Chart 1 displays the results of the complete decomposition. The blue line is year-over-year change in the retirement rate of those 55 and older going back to the second quarter of 2006. The orange bars represent the part of the change in the overall retirement rate accounted for by changes in the demographic composition (the distribution of age, sex, race/ethnicity, and educational attainment), while the green bars depict the contribution to the overall change from changes in retirement rates within the demographic groups (labeled as behavior).
Notice that up until 2020, behavioral changes were generally contributing to lowering the overall retirement rate of the 55-and-older population. The loss of retirement savings during the Great Recession was arguably an important factor in reducing the ability to retire during that period. At the same time, demographics were also putting mild downward pressure on retirement, with the leading edge of the baby boomer generation still within an age range with relatively low retirement rates. However, since 2013 underlying demographic shifts have been putting upward pressure on the overall retirement rate.
During the COVID-19 pandemic, demographic and behavioral factors appear to have contributed roughly equally to the rise in retirements. Perhaps, for some baby boomers who were already likely to retire within a few years, the pandemic created an incentive to retire sooner than they might have otherwise. A look at the Federal Reserve's Distributional Financial Accounts Overview shows that the annual growth in the net worth of those 55 and older now puts them, on average, in a much better financial position to retire than was the case during the Great Recession (see chart 2).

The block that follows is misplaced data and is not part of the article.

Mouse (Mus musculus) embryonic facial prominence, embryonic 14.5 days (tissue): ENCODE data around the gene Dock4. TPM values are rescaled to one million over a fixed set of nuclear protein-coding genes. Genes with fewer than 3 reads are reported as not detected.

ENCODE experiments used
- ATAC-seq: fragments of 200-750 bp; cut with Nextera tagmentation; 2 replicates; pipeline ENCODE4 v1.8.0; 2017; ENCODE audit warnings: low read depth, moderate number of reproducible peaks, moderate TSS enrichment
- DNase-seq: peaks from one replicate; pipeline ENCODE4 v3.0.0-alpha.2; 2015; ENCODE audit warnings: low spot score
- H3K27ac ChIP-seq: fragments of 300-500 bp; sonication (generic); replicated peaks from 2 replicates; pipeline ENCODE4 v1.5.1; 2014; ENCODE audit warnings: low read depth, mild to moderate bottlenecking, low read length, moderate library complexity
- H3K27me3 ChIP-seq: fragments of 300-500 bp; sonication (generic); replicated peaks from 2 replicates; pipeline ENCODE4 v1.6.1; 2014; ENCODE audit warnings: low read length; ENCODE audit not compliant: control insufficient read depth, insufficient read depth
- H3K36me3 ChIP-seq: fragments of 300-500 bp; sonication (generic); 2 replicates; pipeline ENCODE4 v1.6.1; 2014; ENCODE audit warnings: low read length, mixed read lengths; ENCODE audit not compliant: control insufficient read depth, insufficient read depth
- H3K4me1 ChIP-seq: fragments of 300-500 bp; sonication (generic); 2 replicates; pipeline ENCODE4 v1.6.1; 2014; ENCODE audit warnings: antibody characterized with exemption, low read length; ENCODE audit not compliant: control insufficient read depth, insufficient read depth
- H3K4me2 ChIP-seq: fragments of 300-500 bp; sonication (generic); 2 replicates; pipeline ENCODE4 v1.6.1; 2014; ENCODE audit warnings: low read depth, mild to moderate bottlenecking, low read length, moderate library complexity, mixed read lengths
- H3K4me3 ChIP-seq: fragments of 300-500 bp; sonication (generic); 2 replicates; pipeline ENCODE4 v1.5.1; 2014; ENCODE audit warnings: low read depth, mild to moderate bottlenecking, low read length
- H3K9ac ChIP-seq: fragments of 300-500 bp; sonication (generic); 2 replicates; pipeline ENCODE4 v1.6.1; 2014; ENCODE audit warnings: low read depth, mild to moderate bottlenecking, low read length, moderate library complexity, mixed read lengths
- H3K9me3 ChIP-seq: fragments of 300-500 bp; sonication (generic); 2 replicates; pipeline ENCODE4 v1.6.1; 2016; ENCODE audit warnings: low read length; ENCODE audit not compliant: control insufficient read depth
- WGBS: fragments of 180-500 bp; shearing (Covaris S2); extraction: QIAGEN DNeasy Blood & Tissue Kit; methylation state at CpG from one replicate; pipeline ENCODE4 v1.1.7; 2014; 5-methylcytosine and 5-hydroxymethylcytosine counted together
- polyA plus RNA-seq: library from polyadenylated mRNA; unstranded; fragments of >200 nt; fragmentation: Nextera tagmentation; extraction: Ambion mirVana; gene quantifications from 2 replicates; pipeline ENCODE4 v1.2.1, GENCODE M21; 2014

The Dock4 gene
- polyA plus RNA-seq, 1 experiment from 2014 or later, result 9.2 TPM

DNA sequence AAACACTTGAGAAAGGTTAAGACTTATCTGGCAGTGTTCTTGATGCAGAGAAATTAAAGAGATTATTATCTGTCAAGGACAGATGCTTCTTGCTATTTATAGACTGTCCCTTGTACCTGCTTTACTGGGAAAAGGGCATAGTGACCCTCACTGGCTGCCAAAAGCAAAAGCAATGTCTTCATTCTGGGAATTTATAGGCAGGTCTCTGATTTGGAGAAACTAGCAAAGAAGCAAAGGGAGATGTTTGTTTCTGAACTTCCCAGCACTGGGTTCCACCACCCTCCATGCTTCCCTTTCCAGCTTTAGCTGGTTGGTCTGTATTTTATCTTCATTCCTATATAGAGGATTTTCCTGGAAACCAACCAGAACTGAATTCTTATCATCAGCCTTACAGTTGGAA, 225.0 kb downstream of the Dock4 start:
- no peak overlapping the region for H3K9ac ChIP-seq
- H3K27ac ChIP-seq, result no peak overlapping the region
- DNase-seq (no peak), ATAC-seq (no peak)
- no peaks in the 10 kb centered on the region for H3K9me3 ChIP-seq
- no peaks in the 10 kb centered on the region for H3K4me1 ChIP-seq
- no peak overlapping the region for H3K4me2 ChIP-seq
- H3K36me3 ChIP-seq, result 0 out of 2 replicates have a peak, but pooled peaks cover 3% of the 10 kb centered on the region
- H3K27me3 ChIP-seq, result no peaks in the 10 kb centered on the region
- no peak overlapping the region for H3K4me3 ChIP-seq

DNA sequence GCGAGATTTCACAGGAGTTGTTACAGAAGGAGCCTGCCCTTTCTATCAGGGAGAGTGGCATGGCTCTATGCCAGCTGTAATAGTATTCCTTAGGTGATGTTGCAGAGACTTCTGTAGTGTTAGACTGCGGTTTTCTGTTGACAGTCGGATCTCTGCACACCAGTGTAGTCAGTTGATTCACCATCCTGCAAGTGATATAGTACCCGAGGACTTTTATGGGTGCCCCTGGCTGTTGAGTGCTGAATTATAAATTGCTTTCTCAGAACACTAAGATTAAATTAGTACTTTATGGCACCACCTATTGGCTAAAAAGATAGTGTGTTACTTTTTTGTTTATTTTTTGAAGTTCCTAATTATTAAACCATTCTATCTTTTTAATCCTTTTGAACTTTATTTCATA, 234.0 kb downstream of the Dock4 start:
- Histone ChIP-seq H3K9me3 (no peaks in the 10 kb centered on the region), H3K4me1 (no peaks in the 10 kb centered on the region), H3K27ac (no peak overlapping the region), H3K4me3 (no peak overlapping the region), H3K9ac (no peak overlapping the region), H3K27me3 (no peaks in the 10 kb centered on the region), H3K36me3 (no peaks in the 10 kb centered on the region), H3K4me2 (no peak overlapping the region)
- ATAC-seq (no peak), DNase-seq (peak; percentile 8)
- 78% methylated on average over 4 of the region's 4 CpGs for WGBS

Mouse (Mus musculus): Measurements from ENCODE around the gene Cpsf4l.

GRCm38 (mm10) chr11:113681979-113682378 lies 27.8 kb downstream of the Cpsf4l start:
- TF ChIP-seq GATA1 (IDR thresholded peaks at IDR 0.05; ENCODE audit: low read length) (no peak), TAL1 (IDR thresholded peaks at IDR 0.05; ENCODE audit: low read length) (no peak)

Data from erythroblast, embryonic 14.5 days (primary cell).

The ongoing aging of the baby boomer generation will continue to put upward pressure on the retirement rate over the next few years. How much the recent behavioral change will persist is much less clear, and a great deal will undoubtedly depend on the future path of the pandemic and the financial resources of older Americans. The Atlanta Fed's Labor Force Participation Dynamics tool will allow you to investigate the changes for yourself—with data for the third quarter of 2021 available sometime in October—but I'll be back to discuss my own findings with you here.
April 7, 2021
CFOs Growing More Optimistic, See Only Modest Boost from Stimulus Plan
During the past few months, alongside an increase in COVID-19 vaccinations and amid a fresh round of fiscal support, optimism about the economic recovery from the COVID-19 pandemic has grown. Although reasons for concern over the potential unevenness of the recovery still exist, many economists, policymakers , and market participants have ratcheted up their growth expectations for 2021.